Takeout and Penalty Doubles
Partner made us bid with a takeout double and we have a good hand. No messing around now, bid 3NT and be done with it.
A double in bridge bidding can be either a takeout double, used to ask partner to bid, or a penalty double, used when you think the opposition won't make their contract.
How can I tell whether a double is penalties or takeout? The state of the auction determines whether a double was meant for takeout or for penalties.
- Doubles of low level suit contracts are takeout.
- Doubles of high contracts and notrump bids are penalties.
Bridge partnerships need to spend considerable time working out whether doubles in different situations are penalty or takeout. Having some simple agreements to cover most situations is a start but you'll need to keep working on this important area of bidding!
Double of their opening bid
Takeout double length in unbid suits, 12+ points or strong hand
Responding to a takeout double suit = 4+ cards jump suit = 4+cards, 9+ points cue = forcing to suit agreement
The first hand is what might be considered a normal takeout double made after the opposition have opened the bidding.
Typically this double shows 12+ points.
Double then Bid
A takeout double can also be made with 16+ points, even without support for the unbid suits. A simple overcall shows a maximum of about 16-17 points but you can double and then bid your suit to show a stronger hand.A takeout double normally shows support for all the unbid suits and whatever suit partner responds with should become the trump suit. That's the whole idea of the takeout double in the first place! - get partner to choose trumps. If, after hearing partner's response, the player who doubled bids a new suit then the implication is that player doesn't have support for the unbid suits after all and therefore must have a strong hand.
South is too strong for a 1♥ overcall. Double and change suit shows a strong hand. It's not forcing but it shows a good hand.
A negative double is the name given to a takeout double made by the responder.
Negative doubles show support for at least one of the unbid suits.
Negative doubles 1-level = 6+ HCP 2-level = 8+ HCP
This next hand is awkward. You can't support partner's suit with only two diamonds. You have the right strength for 1NT but nothing in spades, the suit bid by East. You're not strong enough to bid 2♣ or 2♥ because a new suit at the 2-level shows 10HCP.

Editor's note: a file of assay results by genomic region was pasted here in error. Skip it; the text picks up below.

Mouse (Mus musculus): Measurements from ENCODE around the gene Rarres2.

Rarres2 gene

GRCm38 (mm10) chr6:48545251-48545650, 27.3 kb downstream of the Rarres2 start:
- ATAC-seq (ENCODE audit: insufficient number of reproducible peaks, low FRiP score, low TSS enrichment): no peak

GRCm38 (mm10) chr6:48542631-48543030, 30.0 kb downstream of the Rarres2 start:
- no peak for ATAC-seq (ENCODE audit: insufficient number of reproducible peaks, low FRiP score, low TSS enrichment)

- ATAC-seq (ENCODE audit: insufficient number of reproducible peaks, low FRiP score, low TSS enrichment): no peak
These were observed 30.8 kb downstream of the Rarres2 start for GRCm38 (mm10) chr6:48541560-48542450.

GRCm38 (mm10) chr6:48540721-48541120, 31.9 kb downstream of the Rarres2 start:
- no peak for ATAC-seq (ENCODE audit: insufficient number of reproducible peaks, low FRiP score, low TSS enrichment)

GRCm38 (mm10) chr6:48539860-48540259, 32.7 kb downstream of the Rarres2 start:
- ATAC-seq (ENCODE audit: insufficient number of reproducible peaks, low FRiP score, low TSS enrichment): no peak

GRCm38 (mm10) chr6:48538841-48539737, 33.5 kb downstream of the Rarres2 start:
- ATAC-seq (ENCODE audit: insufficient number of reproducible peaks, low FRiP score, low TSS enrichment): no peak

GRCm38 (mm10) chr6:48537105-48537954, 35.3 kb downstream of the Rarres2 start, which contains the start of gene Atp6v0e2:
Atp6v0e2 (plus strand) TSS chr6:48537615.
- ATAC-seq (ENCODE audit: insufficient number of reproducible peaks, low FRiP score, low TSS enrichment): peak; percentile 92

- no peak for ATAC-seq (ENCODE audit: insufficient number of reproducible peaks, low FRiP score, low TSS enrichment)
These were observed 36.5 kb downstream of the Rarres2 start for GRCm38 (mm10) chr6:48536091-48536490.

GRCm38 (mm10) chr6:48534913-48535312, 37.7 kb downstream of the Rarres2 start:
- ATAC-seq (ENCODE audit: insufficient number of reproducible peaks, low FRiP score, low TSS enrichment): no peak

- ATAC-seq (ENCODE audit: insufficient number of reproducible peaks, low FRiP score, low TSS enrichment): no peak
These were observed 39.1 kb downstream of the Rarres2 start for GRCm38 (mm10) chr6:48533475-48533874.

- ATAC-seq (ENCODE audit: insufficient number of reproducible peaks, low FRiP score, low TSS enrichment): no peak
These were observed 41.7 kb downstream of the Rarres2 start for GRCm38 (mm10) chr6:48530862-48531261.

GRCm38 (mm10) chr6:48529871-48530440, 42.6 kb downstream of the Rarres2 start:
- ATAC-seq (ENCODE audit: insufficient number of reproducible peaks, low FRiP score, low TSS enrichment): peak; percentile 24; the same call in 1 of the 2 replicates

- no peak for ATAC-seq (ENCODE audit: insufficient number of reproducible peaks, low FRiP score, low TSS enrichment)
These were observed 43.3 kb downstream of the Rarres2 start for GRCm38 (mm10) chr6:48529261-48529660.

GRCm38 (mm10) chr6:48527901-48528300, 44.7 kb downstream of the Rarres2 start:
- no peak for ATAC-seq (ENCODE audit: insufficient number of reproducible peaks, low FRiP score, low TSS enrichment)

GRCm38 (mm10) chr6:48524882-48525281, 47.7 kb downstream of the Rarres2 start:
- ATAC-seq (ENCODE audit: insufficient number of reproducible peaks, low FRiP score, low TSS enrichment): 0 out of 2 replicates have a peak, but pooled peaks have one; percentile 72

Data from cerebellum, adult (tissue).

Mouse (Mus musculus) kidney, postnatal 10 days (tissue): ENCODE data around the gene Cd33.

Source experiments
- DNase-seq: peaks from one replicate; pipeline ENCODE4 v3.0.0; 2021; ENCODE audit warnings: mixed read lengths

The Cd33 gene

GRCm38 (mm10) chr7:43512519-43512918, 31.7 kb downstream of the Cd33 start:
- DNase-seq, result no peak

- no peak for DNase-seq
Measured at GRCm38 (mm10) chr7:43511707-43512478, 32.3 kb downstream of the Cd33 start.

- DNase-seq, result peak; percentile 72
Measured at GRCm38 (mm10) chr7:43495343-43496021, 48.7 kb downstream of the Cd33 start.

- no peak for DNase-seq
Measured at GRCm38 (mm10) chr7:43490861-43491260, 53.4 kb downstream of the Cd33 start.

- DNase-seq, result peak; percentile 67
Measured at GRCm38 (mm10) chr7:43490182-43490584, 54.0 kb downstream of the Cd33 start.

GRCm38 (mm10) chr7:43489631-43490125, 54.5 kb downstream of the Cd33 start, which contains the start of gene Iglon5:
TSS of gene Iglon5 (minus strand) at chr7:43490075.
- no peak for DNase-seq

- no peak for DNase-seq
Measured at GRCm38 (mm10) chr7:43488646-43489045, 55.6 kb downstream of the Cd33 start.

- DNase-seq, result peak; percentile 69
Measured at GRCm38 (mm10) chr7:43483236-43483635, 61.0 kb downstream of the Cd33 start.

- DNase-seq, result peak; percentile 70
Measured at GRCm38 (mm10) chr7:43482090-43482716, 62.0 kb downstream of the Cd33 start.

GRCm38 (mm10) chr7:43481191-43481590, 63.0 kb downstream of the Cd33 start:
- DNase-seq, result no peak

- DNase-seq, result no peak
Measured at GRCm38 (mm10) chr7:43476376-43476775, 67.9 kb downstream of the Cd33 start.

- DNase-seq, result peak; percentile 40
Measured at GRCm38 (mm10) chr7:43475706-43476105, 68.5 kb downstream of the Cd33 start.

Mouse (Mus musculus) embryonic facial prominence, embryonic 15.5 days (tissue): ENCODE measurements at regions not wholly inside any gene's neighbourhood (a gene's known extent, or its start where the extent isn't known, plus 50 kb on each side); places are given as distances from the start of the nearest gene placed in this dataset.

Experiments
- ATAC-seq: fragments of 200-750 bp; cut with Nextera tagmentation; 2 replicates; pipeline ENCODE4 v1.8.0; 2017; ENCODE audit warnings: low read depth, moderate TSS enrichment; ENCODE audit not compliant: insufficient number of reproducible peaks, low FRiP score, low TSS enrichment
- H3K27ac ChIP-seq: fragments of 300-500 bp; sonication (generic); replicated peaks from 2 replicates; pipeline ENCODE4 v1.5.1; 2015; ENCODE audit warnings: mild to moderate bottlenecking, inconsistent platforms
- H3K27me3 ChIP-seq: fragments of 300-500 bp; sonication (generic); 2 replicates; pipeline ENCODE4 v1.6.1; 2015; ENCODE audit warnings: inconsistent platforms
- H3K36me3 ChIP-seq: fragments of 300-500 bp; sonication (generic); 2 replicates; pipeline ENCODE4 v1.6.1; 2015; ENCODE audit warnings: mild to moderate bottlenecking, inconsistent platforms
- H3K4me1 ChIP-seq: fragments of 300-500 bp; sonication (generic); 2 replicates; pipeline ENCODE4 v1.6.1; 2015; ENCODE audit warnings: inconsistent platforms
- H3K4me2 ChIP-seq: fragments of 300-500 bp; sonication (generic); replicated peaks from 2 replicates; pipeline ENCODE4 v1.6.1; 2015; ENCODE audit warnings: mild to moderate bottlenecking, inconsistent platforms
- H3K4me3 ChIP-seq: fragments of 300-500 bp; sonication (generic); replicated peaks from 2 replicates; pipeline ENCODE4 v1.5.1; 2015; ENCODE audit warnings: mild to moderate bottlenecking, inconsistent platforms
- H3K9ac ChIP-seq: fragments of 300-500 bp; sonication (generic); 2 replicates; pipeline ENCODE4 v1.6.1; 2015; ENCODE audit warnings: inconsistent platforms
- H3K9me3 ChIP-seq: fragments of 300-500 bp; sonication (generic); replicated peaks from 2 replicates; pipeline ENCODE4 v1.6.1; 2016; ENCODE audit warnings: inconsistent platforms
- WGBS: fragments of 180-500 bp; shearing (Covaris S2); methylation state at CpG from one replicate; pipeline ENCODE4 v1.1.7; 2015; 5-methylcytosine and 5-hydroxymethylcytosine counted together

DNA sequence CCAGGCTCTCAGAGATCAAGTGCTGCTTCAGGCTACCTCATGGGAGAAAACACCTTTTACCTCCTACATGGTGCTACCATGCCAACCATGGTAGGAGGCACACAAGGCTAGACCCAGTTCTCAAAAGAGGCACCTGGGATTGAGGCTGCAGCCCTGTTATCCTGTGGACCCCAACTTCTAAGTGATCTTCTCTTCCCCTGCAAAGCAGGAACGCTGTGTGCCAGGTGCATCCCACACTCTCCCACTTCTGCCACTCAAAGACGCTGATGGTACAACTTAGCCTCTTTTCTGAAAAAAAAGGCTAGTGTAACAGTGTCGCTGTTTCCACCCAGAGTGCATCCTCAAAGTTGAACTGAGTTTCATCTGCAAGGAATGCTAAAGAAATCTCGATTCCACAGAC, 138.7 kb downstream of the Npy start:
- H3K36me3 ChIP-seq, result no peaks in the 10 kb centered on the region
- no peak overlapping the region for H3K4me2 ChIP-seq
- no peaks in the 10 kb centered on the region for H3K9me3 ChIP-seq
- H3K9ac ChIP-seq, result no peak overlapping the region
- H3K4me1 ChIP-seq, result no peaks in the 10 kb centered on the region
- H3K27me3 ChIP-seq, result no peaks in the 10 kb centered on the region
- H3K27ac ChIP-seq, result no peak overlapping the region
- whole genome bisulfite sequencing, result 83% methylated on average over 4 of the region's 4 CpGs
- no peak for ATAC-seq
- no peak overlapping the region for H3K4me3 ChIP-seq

The solution is to make a negative double. The message to partner is that you have some points, some length in the unbid suits, but not enough strength to bid at the 2-level.
Negative Double after 1NT opening
Some players use negative doubles if partner has opened 1NT
South does't really mind if North has a bunch of hearts and decides to defend but in principle the double is still takeout.
The 1NT opener is allowed to reopen with a double.
South can't double the 2♠ bid because that would be takeout. North can still reopen with a double if short in spades. That double would be takeout but South is allowed to pass with decent spades.
Negative Double then Bid
Having made a negative double you won't normally bid again unless you have a long suit.
Bidding a new suit at the 2 level as responder is forcing. How can you show your long suit without partner blasting off too high?
You can make a negative double and then bid your suit on the next round to show length in your suit.
Next we have a balancing double. The bidding is about to die out and South doesn't want to defend against that low level contract.
It's still takeout, asking partner to bid but is has the special name of balancing double.
This next double is for penalties.
Our side has 'rested' in 2♥ so further doubles are penalties.
On this hand we have not yet rested, the auction is still alive.
North's double is a game try in spades. Bidding 3♠ would be competitive.